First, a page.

The African Union (AU) led negotiation between Ethiopia, Sudan and Egypt over the Grand Ethiopian Renaissance Dam (GERD) has ended without agreement, reports said on Wednesday.The three countries have been negotiating virtually on the first filling and annual operations of the dam for the last couple of weeks.
However, the two-week negotiation led by the Bureau of the African Union Assembly concluded without an agreement between the three countries.
According to a press release issued by the Ethiopian Ministry of Water, Irrigation and Energy, Ethiopia, Egypt and Sudan have held the trilateral negotiation in the presence of 11 observers and augmented experts.
Despite some progresses, no major breakthrough deal was made during the tripartite negotiation, the press release stated.
Accordingly, the negotiating teams have prepared reports to be reviewed by the African Union (AU) and their respective leaders.
The negotiation is expected to reconvene after the report reviewed by chairperson of AU, AU Bureau members and the leaders of the three countries in accordance with their instructions.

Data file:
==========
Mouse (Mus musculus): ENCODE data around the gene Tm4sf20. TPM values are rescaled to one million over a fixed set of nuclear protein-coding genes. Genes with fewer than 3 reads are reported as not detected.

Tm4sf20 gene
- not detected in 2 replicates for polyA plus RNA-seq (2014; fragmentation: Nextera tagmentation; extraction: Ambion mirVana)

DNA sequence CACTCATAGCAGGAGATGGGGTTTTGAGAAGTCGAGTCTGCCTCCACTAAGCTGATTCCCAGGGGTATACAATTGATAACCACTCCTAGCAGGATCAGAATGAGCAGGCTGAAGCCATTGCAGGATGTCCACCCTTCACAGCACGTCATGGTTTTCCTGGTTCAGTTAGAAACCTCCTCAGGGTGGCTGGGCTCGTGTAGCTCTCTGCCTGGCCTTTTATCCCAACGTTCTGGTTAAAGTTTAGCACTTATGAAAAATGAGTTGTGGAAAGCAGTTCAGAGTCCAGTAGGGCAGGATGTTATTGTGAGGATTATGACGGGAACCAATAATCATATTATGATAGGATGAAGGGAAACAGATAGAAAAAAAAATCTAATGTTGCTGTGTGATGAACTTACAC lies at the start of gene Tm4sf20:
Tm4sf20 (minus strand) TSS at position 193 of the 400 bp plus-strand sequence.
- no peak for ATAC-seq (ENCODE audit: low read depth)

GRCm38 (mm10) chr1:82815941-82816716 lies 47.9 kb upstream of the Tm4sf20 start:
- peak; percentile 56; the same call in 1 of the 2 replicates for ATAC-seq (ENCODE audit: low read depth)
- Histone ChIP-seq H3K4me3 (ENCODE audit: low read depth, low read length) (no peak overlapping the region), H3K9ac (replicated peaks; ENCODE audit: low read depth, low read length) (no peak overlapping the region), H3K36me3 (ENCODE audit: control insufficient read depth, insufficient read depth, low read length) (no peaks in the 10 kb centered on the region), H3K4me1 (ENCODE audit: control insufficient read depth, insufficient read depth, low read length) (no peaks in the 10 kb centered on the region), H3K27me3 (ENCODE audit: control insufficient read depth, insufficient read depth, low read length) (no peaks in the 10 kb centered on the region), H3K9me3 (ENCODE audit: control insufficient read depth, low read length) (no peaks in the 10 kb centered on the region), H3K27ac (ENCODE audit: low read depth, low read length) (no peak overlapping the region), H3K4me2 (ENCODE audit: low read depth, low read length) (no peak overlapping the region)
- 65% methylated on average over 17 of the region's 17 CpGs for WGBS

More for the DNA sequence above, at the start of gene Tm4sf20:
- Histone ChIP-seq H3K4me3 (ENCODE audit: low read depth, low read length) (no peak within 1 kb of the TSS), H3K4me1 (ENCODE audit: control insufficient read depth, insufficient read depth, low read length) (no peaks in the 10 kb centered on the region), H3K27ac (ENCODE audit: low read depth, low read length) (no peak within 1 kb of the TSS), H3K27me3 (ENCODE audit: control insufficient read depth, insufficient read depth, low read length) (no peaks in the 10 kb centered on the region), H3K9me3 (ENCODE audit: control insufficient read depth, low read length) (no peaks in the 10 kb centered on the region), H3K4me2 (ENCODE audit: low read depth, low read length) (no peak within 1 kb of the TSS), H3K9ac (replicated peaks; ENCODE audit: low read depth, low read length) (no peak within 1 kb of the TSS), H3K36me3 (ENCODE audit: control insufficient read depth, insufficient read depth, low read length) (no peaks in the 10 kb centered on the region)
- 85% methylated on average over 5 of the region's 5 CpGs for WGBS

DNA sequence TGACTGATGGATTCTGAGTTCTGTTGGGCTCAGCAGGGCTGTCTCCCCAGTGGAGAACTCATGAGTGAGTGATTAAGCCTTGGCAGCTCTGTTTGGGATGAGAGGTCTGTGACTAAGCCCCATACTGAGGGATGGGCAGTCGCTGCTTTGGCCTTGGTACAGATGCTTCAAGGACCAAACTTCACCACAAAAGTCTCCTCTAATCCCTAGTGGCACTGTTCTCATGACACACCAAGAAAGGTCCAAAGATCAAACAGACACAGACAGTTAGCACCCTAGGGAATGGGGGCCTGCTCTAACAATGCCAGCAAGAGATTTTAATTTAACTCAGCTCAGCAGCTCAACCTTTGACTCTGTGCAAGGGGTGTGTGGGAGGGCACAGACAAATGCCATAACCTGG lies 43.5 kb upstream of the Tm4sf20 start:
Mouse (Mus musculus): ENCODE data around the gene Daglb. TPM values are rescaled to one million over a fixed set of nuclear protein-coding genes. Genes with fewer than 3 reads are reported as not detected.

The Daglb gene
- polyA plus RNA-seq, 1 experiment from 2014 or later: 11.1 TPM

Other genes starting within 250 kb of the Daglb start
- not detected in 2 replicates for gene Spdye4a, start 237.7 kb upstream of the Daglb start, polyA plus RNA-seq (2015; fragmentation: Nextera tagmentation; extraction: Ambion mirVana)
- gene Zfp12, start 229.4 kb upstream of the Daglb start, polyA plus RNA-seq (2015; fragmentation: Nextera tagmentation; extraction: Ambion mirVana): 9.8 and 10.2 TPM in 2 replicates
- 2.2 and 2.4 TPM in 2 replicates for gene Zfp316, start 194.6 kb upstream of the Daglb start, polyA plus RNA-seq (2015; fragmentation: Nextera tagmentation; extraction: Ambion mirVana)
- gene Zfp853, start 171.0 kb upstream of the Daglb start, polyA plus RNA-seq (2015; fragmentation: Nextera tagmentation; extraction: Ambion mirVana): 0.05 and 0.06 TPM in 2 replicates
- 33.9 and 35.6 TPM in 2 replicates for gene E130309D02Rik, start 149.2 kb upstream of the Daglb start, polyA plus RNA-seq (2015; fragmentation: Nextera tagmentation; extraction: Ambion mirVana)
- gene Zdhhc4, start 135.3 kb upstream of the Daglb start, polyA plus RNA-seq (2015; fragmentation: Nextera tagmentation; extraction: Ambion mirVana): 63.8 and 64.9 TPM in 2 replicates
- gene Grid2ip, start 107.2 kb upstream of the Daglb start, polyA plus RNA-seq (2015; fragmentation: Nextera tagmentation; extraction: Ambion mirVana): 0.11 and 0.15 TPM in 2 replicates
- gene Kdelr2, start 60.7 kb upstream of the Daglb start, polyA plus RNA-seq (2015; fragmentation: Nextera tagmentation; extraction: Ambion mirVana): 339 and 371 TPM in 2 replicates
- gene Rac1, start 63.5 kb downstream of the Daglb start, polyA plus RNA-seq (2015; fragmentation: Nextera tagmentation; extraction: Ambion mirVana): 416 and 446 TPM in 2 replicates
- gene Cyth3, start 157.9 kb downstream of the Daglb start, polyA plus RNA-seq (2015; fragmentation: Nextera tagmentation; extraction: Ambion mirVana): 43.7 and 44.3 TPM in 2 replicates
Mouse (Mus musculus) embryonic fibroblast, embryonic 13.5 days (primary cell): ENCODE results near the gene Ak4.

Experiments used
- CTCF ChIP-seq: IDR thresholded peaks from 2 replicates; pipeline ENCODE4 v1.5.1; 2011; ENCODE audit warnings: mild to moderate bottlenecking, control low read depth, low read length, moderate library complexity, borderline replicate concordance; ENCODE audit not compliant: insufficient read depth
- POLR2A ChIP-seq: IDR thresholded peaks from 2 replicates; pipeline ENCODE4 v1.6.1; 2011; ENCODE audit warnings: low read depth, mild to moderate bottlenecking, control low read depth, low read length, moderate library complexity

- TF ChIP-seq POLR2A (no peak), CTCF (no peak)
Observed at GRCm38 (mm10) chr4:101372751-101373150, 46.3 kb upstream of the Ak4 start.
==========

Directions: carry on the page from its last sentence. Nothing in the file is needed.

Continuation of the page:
The three countries have been engaging on wide-range of negotiation including on the technical issues on the filling and annual operation of the GERD.
It is to be recalled that Ethiopia stressed the Agreement on the Declaration of Principles (DoP) on GERD shall be respected in its entirety and call for cooperation based on good faith, international law and mutual benefit.
Ethiopia accused of Egypt for deliberately obstructing the enduring tripartite negotiation as the talks have been continuing based on the principles of just and equitable use of Nile Waters.
The horn African nation is clearly exercising its sovereign right on the utilization of the Nile River since the country is the largest contributor of Nile Waters whose people are in still in poverty and darkness.
Both Khartoum and Cairo fear the GERD will threaten essential water supplies, however, Addis Ababa says the dam is indispensable for its development and insists it will not have significant harm on downstream countries.
The international law dictates that countries with Trans-boundary rivers have the right to utilize their rivers within their territories on the basis of equitable and fair utilization.